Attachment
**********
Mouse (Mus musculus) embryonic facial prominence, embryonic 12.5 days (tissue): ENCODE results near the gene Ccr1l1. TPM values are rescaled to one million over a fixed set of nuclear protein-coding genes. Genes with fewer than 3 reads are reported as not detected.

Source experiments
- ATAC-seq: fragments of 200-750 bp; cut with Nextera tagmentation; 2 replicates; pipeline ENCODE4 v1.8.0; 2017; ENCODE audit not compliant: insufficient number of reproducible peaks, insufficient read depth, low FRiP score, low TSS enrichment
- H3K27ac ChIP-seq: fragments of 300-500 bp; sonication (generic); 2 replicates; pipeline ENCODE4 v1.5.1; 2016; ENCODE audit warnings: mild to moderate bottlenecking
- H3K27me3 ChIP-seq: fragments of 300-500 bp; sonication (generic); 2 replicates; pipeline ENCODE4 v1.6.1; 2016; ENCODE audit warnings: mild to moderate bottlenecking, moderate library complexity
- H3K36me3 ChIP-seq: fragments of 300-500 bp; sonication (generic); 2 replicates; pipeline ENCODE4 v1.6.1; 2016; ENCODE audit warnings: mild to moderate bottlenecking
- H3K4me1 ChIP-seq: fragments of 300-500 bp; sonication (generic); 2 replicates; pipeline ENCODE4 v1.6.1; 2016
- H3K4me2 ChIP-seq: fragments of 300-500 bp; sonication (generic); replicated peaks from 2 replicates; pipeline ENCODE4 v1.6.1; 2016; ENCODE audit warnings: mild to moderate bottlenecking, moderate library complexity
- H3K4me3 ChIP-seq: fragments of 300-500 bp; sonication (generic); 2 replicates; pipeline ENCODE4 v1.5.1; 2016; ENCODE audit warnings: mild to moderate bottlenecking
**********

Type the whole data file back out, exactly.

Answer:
Mouse (Mus musculus) embryonic facial prominence, embryonic 12.5 days (tissue): ENCODE results near the gene Ccr1l1. TPM values are rescaled to one million over a fixed set of nuclear protein-coding genes. Genes with fewer than 3 reads are reported as not detected.

Source experiments
- ATAC-seq: fragments of 200-750 bp; cut with Nextera tagmentation; 2 replicates; pipeline ENCODE4 v1.8.0; 2017; ENCODE audit not compliant: insufficient number of reproducible peaks, insufficient read depth, low FRiP score, low TSS enrichment
- H3K27ac ChIP-seq: fragments of 300-500 bp; sonication (generic); 2 replicates; pipeline ENCODE4 v1.5.1; 2016; ENCODE audit warnings: mild to moderate bottlenecking
- H3K27me3 ChIP-seq: fragments of 300-500 bp; sonication (generic); 2 replicates; pipeline ENCODE4 v1.6.1; 2016; ENCODE audit warnings: mild to moderate bottlenecking, moderate library complexity
- H3K36me3 ChIP-seq: fragments of 300-500 bp; sonication (generic); 2 replicates; pipeline ENCODE4 v1.6.1; 2016; ENCODE audit warnings: mild to moderate bottlenecking
- H3K4me1 ChIP-seq: fragments of 300-500 bp; sonication (generic); 2 replicates; pipeline ENCODE4 v1.6.1; 2016
- H3K4me2 ChIP-seq: fragments of 300-500 bp; sonication (generic); replicated peaks from 2 replicates; pipeline ENCODE4 v1.6.1; 2016; ENCODE audit warnings: mild to moderate bottlenecking, moderate library complexity
- H3K4me3 ChIP-seq: fragments of 300-500 bp; sonication (generic); 2 replicates; pipeline ENCODE4 v1.5.1; 2016; ENCODE audit warnings: mild to moderate bottlenecking